In pretty much every other photographic genre, I try to avoid shooting at eye level. As humans, we’re used to seeing the world from eye level, so photographs taken from this perspective tend to lack impact and drama. But for portraits, this rule generally applies. In order for us to engage with the subject, we generally want to be at the same eye level as them. This particularly applies to when we’re shooting children. Even slight variations from this, i.e. a little above or a little below can really change the feel of a shot.
I don’t care how stupid I look or what lengths I need to go to, I will always endeavour to look straight down the lens at a subjects eyes. This has involved kneeling or even lying on the ground, or indeed using a step ladder.. what ever it takes to get the shot.
The traditional rules of composition apply to portraiture as much as any other genre. Rules such as the rule of thirds, golden mean, fibonacci curve all apply. I’ve written an article on composition in portraiture already, which may be worth a read? I guess the trick is to familiarise yourself with these rules and apply them. Once you understand them, it becomes second nature to compose a shot. My main tip would be to place the eyes on compositional hot spots.
I think another mistake people make, especially those new to portraiture is that they include too much empty space or unwanted detail in their shots. I always try to get in close and fill the frame with your subject. Now be careful If you’re using a wide focal length you can distortion by getting too close, so ensure you’re using longer focal lengths to achieve this. If the frame is filled by your subject, there is nothing else to distract the viewer.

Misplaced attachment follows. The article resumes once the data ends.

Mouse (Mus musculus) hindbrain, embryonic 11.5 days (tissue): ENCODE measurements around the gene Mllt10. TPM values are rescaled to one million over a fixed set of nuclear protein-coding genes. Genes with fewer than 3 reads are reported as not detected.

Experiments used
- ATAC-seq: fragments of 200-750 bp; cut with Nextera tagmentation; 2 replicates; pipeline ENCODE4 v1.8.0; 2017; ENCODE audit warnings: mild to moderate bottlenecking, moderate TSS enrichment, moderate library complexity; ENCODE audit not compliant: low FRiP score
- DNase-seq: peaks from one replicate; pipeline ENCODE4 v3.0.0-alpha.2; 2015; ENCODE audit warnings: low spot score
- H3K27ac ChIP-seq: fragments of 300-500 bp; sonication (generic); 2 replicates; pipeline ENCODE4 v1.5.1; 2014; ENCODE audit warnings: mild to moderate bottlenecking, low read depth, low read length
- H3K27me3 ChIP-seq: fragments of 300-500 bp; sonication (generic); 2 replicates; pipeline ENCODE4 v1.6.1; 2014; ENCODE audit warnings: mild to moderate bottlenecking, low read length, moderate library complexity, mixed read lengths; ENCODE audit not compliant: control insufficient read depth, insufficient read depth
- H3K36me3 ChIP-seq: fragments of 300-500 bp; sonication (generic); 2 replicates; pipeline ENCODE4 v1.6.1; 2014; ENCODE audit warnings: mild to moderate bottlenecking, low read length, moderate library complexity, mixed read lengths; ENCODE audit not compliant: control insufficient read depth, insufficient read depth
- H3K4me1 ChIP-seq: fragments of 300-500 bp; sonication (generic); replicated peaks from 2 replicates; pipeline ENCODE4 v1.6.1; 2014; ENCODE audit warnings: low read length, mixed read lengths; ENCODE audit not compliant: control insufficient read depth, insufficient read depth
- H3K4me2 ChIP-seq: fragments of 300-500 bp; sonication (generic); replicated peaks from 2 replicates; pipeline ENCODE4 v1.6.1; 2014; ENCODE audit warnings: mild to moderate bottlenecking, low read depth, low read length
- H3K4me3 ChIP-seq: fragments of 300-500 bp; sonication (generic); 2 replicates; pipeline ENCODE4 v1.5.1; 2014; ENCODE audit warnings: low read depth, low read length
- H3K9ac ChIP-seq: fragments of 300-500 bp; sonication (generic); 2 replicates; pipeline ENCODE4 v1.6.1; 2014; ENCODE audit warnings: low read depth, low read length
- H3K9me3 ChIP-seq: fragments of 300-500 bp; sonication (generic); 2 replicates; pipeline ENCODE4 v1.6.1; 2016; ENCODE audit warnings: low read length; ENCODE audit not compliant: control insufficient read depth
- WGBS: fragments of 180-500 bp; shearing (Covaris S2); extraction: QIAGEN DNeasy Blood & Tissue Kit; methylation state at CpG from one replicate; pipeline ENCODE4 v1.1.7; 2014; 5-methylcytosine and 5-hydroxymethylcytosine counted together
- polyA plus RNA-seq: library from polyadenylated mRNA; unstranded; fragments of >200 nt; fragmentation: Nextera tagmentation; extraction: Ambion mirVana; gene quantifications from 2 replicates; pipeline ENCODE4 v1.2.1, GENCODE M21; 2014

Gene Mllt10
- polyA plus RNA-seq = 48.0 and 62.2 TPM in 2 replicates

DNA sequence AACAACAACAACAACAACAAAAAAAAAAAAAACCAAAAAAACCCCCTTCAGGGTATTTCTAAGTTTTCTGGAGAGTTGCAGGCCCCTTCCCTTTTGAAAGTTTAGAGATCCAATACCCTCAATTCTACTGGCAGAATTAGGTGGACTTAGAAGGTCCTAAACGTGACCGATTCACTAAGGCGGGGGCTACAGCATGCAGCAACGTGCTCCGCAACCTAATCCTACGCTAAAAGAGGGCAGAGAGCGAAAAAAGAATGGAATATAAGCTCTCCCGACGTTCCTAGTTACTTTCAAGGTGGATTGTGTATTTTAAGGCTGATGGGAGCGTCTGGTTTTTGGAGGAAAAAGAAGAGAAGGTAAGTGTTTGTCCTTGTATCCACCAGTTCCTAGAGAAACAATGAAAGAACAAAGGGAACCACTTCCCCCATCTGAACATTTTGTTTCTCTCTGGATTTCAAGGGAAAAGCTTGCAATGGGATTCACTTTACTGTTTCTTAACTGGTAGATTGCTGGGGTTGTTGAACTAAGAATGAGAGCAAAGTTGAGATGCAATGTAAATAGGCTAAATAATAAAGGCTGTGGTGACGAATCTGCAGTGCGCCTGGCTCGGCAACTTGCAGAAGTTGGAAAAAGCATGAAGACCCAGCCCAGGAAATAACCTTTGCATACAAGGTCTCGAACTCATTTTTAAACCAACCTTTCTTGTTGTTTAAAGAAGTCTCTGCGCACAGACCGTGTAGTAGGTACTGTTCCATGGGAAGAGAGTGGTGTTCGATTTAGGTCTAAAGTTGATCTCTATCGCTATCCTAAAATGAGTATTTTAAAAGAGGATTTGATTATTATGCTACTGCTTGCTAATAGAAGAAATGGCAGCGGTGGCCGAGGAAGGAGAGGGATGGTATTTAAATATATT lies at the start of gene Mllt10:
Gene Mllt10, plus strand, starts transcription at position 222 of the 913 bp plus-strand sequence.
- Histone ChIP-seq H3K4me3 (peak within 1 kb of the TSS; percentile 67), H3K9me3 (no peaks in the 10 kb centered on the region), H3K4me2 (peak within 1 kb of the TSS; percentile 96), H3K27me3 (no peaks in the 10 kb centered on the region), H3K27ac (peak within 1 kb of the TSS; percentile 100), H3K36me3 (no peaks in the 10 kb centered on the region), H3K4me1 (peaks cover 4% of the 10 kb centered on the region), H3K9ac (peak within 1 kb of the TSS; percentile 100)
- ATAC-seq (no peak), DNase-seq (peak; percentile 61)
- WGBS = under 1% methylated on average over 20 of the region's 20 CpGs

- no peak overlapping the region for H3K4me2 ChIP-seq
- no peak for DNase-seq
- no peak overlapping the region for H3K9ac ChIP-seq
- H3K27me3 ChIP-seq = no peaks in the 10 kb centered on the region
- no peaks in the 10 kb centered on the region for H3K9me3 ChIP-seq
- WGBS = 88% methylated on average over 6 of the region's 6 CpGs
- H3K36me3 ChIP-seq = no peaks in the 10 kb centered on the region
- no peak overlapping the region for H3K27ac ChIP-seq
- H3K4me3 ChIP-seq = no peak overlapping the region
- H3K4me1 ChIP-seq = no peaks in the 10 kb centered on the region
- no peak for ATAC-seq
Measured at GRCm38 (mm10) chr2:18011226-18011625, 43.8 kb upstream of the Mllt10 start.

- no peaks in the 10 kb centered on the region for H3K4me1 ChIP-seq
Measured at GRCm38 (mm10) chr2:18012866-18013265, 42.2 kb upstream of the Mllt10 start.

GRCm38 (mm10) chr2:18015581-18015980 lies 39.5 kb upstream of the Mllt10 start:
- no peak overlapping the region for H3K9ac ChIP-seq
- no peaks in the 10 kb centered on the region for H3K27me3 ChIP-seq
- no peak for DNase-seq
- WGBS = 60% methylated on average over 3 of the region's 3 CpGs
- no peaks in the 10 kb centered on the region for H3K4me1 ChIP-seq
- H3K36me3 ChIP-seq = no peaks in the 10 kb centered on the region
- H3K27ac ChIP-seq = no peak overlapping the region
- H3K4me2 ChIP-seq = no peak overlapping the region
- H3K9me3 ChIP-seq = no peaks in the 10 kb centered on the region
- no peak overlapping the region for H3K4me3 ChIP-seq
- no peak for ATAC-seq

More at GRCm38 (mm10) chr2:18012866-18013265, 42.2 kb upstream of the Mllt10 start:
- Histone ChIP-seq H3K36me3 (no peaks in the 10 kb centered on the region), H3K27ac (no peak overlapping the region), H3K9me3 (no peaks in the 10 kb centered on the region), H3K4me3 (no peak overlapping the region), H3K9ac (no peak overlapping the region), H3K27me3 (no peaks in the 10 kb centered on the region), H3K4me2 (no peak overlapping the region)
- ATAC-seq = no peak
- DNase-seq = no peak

Don’t be afraid to crop. It’s obviously a personal taste thing, but I like closely cropped portraits. I never think twice about cropping into the forehead of a subject. I’ll do what ever it takes to make the composition feel right. But if you do crop, make sure the crop is a good distance into the subjects head, so the crop feels deliberate more so than accidental. Generally it’s advised not to crop at the chin (although rules are always made to be broken).
Consider orienting your portraits in landscape format. Just because you’re taking a portrait, does not mean the shot has to be oriented in portrait format. For a lot of my work, I often shoot portraits in landscape format. Again my focus is always on what feels right and if landscape format feels right, then that’s how I take the shot.
Even the most entry level SLR or compact camera can expose an image correctly. But only a photographer can light a shot. It is light that we actually photograph. It is light that shapes an image.
Dealing with ambient light, I would first suggest that you avoid shooting in open day light. On an overcast day, the light is diffused and comes from all directions, so your shots will be flat. On sunny days, the light will be harsh and difficult to control. So instead, seek an area of open shade or use window light. In this way, the light is directional allowing you to control how it falls on your subject.
If necessary use a reflector to fill the shadow side. Another really useful tip is to wear white clothing so you yourself act as a reflector
Don’t be afraid to break some rules too It’s often considered a photographic fau pas to shoot into the light. Doing so can reduce contrast, and sometimes causes lens flare. But it can also produce some magical images.
Introducing flash opens up a lot of creative possibilities. Now we have the ability to control the light in a scene. With the ability to control the direction of the light, the quality (harsh vs. soft), colour and fall off, comes the ability to create an image as opposed to simply capturing it. I’ve already written a few articles on how to use flash (technical & practical & flash in use) as well as how to mix flash with ambient, so I won’t address them again here. Suffice to say, with flash and a little bit of imagination, you can pretty much create what ever shot you want.